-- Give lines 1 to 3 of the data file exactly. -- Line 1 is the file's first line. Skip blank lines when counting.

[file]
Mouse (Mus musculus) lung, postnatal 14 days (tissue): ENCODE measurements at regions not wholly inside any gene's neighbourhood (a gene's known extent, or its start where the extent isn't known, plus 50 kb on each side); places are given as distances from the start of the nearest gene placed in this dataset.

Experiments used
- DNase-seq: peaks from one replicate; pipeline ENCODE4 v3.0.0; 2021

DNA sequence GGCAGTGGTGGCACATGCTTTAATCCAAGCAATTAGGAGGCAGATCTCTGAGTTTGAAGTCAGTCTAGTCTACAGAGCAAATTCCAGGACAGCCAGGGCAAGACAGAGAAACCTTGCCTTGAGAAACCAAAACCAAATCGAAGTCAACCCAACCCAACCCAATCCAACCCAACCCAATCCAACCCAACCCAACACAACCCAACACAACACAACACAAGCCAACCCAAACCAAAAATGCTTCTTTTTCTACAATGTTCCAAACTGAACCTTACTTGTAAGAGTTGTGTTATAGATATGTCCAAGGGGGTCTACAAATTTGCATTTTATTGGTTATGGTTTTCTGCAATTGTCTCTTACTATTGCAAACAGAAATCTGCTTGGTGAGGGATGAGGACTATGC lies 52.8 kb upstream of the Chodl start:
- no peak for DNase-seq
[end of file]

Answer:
Mouse (Mus musculus) lung, postnatal 14 days (tissue): ENCODE measurements at regions not wholly inside any gene's neighbourhood (a gene's known extent, or its start where the extent isn't known, plus 50 kb on each side); places are given as distances from the start of the nearest gene placed in this dataset.

Experiments used
- DNase-seq: peaks from one replicate; pipeline ENCODE4 v3.0.0; 2021